Surviving digital disruption
At first sight, the digital revolution poses an existential threat to established incumbents. But we believe they can thrive in the digital age – if they adapt.
Just as the steam engine and electrification revolutionized entire sectors of the economy from the 18th century onwards, so the Internet, robotics, artificial intelligence and data analytics are beginning to dramatically alter today’s industries.
The pace of technological change is accelerating. It’s been frequently observed that improvements in computing power have largely kept pace with Moore’s Law. The plummeting cost of advanced technologies (see infographic) means that the world around us is becoming ever more connected. In 2005, there were just 500 million devices connected to the Internet; today there are 8 billion. By 2030, it’s estimated that there will be 1 trillion.
The technological breakthroughs of the digital revolution are easy to spot – from the supercomputers in our pockets to the drones flying above our heads – but the social and economic impacts are harder to discern. Three of these developments are particularly relevant to businesses:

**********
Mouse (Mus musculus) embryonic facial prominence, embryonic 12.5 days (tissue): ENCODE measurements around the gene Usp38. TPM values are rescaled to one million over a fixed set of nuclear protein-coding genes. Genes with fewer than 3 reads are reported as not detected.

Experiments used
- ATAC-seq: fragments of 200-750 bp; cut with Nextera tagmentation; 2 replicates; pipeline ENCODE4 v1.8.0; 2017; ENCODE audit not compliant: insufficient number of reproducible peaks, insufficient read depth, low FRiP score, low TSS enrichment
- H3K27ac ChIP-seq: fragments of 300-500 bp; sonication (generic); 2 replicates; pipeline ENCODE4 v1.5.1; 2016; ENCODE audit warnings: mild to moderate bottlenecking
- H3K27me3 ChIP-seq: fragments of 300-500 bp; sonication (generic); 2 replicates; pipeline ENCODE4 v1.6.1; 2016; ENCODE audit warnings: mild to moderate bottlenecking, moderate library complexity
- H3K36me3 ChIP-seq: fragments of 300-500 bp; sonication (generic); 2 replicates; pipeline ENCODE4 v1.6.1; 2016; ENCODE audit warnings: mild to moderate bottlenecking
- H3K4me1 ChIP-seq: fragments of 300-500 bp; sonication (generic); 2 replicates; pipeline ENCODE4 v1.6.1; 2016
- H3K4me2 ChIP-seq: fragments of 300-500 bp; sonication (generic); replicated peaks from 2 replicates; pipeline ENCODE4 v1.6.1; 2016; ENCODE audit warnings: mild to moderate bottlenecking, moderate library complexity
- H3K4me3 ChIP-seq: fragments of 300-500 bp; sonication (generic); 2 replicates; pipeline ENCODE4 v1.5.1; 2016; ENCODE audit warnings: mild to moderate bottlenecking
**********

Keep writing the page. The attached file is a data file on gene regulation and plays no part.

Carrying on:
- Empowered digital customers. E-commerce allows customers (both B2C and B2B) to access global markets and source products from around the world, increasing competition among retailers and manufacturers.
- Big-bang disruption. New technology, when adopted at pace and at scale can disrupt entire product lines, leading to shorter product life cycles.
- Winner-takes-all economics. As cost of distributing digital products and services to global markets is almost zero, winner-takes-all economics dominate the digital economy.
Busting myths about digital transformation
The astonishing speed of change is making it difficult to clearly understand digitalization and fully grasp its implications. Consequently, a number of myths have sprung up, which need to be debunked before an effective strategy for digitizing the enterprise can be developed. We would like to highlight three particularly common myths: